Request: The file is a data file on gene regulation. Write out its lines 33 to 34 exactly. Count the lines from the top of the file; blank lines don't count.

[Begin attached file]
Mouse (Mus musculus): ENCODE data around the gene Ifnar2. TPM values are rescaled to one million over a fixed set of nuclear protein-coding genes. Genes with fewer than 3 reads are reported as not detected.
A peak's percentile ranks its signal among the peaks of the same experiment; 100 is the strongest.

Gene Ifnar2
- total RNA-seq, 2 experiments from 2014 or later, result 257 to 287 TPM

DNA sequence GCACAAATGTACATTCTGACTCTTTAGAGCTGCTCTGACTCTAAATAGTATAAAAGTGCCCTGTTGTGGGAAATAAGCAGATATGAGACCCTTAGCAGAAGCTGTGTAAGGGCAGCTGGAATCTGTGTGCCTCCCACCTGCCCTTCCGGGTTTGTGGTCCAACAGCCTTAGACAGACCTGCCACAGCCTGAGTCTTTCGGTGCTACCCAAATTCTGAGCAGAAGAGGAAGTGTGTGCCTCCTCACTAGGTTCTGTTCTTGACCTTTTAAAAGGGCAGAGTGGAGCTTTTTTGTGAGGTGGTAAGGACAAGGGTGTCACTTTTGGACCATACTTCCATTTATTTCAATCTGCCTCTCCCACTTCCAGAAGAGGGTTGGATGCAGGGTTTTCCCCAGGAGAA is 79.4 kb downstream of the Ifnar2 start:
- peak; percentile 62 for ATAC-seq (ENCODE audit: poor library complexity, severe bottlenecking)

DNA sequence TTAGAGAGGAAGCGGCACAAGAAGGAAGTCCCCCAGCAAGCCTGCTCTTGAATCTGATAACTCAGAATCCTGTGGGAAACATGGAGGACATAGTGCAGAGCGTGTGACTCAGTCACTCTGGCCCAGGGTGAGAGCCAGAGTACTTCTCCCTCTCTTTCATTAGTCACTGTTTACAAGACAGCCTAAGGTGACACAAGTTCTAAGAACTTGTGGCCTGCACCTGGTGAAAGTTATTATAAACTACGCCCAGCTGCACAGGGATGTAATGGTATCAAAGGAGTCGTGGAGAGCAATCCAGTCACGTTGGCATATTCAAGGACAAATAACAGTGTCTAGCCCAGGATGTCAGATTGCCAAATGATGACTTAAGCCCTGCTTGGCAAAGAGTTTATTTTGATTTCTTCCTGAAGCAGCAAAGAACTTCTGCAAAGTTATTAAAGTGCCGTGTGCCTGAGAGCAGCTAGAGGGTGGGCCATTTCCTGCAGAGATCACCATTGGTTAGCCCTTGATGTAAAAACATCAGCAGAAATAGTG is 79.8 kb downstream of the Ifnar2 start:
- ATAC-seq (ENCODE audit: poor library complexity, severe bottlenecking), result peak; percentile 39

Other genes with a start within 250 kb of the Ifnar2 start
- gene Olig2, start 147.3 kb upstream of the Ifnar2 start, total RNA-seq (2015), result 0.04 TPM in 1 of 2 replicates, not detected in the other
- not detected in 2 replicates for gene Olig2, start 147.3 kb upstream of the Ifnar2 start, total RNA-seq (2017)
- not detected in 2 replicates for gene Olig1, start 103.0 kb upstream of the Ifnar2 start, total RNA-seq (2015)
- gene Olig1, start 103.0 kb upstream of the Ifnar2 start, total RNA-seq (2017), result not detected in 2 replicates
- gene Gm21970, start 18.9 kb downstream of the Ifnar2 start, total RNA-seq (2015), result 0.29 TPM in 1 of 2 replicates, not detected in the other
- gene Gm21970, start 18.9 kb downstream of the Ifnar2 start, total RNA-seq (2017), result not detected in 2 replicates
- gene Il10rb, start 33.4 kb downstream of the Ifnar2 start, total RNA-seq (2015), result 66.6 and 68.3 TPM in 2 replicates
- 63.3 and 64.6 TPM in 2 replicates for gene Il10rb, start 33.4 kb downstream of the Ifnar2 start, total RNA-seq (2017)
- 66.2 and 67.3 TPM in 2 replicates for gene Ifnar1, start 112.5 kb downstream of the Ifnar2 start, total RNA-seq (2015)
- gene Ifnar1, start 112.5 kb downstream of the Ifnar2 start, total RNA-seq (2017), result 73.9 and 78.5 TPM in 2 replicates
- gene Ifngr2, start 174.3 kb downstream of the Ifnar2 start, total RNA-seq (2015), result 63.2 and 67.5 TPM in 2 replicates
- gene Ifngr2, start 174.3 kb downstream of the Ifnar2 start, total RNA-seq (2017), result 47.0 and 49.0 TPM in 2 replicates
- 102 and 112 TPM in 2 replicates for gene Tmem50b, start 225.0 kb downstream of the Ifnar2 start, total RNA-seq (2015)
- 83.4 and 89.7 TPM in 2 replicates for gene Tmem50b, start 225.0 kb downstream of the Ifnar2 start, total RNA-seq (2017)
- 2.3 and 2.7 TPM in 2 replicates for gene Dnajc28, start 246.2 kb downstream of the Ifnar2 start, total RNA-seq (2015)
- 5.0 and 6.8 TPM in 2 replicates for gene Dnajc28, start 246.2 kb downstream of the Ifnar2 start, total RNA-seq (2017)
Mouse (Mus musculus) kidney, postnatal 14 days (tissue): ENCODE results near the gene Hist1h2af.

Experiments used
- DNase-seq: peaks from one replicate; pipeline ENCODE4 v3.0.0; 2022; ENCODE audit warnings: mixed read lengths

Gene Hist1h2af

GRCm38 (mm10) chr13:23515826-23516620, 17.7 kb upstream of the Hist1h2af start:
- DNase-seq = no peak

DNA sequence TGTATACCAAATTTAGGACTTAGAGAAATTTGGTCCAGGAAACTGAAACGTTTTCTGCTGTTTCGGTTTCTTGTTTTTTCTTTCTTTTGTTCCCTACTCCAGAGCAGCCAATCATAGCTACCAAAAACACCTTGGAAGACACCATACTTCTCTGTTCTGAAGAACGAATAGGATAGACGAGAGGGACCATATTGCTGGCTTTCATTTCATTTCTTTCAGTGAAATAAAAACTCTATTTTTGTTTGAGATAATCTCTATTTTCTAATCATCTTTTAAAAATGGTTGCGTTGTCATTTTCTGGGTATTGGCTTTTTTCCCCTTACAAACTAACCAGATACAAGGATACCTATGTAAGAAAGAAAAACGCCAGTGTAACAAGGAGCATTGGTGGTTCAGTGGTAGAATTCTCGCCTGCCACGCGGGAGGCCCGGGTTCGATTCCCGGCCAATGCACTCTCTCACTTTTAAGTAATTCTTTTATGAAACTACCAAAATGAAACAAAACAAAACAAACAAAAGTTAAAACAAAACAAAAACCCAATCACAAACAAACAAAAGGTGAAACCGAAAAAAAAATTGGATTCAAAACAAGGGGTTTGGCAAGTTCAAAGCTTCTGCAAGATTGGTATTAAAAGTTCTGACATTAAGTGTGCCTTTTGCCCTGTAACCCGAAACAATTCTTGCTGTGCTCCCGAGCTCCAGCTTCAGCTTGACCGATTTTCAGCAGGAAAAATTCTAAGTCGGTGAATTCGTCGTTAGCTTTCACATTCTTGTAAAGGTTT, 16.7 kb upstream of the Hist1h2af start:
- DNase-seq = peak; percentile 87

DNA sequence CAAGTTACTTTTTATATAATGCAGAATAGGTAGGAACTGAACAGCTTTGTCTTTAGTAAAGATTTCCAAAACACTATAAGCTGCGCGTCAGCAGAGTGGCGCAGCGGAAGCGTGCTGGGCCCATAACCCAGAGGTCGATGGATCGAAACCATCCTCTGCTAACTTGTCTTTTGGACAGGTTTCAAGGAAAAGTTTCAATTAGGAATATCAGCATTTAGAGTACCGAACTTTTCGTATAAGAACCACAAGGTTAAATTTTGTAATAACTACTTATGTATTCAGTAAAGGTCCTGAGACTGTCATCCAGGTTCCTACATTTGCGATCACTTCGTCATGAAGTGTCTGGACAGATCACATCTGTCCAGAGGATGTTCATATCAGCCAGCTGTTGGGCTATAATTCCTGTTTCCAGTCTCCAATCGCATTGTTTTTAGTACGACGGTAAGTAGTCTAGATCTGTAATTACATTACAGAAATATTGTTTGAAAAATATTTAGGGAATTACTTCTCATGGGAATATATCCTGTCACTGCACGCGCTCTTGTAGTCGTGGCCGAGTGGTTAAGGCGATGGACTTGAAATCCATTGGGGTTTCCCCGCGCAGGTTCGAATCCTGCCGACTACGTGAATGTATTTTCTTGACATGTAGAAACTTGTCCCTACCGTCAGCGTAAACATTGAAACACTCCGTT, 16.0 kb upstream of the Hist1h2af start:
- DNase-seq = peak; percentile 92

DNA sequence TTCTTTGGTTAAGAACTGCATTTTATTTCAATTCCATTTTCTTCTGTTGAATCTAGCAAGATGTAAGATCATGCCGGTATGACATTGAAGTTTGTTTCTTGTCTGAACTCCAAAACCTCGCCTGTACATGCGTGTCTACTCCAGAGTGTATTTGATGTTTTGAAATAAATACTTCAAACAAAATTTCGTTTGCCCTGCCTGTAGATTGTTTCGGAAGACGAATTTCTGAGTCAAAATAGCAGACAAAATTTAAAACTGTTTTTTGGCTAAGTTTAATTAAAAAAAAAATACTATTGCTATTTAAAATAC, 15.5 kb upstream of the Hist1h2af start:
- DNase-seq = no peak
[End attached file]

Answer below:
- DNase-seq = peak; percentile 87

DNA sequence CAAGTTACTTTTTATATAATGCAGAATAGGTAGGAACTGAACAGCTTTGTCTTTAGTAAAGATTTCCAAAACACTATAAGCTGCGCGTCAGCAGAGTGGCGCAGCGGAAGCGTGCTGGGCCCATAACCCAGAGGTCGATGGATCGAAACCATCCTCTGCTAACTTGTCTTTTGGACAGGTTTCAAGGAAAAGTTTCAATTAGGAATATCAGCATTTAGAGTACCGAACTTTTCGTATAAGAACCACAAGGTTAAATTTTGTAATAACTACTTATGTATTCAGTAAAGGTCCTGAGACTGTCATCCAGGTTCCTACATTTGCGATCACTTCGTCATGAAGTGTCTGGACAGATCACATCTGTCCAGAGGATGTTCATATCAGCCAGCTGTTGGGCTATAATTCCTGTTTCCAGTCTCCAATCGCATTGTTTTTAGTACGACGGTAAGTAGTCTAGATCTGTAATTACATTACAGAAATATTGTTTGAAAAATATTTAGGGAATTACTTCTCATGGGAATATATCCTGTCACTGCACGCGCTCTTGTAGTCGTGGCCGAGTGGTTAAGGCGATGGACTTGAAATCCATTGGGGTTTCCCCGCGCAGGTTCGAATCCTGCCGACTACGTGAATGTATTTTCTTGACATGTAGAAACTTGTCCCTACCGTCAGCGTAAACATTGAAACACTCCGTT, 16.0 kb upstream of the Hist1h2af start: